Bake in a moderate oven (180C/350F) on convection heat for about 45-60 minutes, until the ingredients are cooked, most of the liquid evaporated and the top nicely browned. Let cool for about 10-15 minutes before serving.

Tiella di patate cipolle e pomodori (vertical)

Notes

There are few ways to go wrong with this no fuss dish. But, like so many simple dishes, the better the quality of your ingredients, the more toothsome the result. Besides the tomatoes, look for yellow fleshed potatoes like Yukon Golds. Olive oil from Puglia would, of course be ideal. But if  you can’t find it easily, look for olive oil of the dark green, fruity variety with intense flavor.

The top should be nicely browned. And don’t worry if a few edges here and there are slightly charred—some people say that’s the best part! If the top is not browning as it should, torque up the heat to 200C/400F for a few minutes at the end. And don’t neglect the rest period before serving. Besides cooling the dish off a bit and avoiding burning your tongue, the rest also allows the oil and any remaining juices to soak into the potatoes, rendering them even more unctuous and delicious.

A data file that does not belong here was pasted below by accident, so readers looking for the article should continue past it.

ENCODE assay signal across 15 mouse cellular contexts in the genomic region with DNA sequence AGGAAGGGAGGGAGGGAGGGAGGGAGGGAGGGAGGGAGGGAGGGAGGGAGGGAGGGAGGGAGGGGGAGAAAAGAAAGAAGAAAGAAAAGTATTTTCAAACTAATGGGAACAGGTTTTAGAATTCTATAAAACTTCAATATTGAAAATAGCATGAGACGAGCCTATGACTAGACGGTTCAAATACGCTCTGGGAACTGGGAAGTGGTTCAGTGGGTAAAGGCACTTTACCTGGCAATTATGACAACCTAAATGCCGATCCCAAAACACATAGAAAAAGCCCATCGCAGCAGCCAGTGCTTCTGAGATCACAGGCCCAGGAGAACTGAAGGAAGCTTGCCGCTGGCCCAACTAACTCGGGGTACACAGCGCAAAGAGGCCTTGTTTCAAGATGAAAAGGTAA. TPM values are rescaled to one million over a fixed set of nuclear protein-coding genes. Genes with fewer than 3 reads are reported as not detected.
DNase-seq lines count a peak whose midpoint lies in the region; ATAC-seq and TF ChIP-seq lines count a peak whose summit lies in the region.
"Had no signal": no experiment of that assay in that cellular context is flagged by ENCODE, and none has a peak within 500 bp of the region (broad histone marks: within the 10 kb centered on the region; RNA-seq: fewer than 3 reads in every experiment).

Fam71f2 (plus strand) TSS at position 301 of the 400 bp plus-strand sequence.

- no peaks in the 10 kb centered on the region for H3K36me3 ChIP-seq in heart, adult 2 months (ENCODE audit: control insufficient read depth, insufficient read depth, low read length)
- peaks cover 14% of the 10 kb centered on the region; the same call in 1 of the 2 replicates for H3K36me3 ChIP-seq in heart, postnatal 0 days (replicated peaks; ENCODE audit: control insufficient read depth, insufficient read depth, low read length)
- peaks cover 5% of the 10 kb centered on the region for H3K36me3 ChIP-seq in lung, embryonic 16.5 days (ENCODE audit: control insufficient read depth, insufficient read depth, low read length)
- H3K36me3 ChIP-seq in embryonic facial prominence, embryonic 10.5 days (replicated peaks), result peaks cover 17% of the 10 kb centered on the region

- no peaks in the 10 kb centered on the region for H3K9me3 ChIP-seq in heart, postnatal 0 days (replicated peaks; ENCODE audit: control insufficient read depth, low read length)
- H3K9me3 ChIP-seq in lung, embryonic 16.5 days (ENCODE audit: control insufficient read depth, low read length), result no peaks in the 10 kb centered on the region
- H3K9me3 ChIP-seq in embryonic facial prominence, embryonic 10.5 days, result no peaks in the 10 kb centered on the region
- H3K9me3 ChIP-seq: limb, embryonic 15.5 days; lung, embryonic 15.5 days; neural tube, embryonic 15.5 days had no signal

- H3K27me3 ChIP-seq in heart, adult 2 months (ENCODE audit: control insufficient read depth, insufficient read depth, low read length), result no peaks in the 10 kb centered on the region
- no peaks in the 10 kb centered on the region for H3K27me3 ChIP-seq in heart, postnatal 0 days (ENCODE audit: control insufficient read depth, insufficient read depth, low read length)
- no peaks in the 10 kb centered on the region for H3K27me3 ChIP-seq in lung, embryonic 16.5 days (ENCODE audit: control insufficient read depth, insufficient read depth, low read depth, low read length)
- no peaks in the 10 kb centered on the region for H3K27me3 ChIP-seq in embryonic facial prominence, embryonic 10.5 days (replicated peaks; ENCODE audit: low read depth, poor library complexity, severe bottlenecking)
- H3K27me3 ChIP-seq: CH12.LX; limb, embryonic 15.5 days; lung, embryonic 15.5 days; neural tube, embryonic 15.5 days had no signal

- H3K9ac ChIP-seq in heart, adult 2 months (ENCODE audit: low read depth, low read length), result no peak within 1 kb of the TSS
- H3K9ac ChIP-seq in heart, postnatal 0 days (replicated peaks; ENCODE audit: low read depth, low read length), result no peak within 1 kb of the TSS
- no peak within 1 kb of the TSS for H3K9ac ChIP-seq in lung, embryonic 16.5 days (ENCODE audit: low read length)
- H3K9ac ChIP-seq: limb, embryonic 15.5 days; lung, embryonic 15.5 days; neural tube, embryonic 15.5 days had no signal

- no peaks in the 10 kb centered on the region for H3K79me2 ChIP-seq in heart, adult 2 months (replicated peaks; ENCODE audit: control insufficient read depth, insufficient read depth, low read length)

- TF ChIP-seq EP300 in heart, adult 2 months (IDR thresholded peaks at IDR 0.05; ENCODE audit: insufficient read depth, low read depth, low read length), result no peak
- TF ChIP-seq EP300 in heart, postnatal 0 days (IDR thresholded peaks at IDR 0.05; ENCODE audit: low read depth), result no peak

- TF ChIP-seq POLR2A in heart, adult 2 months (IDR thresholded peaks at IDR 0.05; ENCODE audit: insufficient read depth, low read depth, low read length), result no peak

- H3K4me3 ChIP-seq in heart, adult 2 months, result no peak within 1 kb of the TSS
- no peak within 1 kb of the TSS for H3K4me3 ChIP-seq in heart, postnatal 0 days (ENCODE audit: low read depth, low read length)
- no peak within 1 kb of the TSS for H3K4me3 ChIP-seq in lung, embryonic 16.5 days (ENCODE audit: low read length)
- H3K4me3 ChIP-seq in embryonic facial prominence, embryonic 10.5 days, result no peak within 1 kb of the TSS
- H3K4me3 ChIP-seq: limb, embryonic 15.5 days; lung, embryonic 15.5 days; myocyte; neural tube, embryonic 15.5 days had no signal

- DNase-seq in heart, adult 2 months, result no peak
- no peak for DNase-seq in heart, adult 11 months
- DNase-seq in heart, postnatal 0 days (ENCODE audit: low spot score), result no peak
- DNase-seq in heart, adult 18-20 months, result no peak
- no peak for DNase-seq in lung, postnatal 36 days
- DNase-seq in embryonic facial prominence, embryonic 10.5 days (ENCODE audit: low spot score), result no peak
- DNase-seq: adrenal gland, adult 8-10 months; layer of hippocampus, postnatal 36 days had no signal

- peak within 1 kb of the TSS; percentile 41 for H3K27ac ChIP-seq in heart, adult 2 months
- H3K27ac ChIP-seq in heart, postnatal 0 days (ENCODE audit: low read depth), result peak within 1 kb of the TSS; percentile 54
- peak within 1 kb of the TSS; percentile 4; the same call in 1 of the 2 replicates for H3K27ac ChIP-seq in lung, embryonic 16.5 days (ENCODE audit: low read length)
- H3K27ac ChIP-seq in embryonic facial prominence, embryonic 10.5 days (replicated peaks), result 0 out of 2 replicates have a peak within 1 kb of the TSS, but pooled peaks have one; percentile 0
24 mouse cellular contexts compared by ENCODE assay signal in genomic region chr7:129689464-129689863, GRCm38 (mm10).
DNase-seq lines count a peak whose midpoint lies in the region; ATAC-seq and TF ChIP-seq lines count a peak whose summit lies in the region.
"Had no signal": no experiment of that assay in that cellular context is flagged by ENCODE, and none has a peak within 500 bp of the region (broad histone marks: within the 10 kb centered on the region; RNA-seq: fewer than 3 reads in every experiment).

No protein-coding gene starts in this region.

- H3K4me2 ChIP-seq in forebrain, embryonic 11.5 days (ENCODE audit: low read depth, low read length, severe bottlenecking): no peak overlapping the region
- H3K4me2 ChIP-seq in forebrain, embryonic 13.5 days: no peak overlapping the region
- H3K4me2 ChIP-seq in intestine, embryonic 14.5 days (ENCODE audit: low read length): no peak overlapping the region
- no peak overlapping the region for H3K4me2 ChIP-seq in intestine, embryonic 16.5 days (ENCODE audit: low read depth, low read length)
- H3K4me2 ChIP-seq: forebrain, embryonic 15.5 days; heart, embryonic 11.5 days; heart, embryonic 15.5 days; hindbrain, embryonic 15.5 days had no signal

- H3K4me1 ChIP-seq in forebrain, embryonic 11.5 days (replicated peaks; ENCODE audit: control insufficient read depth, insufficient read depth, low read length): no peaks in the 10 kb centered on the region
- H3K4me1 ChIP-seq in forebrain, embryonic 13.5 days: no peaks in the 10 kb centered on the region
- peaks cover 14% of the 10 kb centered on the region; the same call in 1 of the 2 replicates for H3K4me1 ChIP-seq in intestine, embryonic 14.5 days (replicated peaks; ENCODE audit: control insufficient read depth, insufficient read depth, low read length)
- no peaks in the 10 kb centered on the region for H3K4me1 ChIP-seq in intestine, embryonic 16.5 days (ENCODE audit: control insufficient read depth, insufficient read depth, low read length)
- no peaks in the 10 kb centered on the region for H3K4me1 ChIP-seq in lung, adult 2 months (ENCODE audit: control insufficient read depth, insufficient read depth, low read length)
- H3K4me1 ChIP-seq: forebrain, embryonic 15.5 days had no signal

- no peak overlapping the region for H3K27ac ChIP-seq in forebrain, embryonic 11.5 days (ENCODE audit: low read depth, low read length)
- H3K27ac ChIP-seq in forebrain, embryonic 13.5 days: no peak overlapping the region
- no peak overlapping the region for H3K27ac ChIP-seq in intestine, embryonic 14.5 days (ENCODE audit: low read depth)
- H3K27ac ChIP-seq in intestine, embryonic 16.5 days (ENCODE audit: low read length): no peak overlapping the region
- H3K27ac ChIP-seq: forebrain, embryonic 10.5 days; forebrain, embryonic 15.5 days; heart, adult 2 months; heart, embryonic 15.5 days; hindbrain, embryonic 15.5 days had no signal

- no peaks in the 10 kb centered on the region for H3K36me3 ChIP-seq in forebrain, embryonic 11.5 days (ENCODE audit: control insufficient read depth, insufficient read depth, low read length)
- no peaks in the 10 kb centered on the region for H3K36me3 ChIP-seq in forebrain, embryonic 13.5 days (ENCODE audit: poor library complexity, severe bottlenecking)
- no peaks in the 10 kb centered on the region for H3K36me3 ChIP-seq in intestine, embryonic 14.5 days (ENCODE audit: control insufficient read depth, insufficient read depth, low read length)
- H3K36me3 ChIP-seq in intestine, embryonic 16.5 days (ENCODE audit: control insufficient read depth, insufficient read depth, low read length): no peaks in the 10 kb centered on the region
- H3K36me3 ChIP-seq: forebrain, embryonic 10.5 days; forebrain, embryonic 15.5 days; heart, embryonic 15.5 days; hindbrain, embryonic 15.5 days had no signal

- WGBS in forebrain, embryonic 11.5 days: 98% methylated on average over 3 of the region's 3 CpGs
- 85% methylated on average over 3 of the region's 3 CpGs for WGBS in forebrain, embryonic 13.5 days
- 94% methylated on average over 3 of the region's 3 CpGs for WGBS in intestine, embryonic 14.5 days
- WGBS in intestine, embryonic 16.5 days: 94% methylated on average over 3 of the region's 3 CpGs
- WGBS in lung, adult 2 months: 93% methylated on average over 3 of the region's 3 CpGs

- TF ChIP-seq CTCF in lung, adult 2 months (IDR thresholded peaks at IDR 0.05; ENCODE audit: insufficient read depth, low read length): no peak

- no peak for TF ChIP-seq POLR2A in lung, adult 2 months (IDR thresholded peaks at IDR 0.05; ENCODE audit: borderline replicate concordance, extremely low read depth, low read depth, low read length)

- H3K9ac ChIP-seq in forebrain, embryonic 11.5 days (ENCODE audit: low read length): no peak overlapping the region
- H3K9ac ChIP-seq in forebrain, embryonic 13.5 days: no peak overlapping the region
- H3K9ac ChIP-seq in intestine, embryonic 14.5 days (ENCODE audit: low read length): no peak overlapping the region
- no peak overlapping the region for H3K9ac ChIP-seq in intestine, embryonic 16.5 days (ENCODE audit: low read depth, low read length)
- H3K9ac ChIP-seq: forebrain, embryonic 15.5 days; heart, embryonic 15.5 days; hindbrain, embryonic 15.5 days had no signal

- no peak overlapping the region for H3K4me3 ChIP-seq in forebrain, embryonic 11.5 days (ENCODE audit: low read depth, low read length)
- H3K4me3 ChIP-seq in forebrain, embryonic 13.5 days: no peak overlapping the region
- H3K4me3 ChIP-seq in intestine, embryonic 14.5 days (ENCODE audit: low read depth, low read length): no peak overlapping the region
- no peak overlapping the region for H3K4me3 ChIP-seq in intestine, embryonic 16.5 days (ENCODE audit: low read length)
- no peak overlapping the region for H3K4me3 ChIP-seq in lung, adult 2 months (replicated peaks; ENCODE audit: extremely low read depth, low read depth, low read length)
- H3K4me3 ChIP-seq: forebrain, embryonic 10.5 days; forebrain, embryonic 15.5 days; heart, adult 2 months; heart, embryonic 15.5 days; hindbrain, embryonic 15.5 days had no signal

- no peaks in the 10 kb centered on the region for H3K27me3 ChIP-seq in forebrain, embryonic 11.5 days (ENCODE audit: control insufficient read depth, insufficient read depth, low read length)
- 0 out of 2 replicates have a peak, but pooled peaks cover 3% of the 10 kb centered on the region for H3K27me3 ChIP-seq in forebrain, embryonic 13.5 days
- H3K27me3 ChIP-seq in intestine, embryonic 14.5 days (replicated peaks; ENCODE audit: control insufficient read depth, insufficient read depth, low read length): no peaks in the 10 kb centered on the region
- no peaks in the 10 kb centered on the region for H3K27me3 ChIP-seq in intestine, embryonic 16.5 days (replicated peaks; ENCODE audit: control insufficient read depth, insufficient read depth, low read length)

If you’re not feeling particularly fancy, you can also make a more down home version of this dish by mixing all the ingredients (other than the breadcrumbs) in a mixing bowl and pouring them into the baking dish, flattening the ingredients out to form a more or less even top. Drizzle with olive oil and proceed as directed. It’ll be every bit as good, just a little less pretty.

Once you have the basic recipe down, you can mix things up according to your tastes to make all sorts of vegetable casseroles. I’ve seen recipes that add peppers to the mix, some include zucchini and even fried eggplant. Not all include garlic or oregano, while others call for some grated pecorino cheese.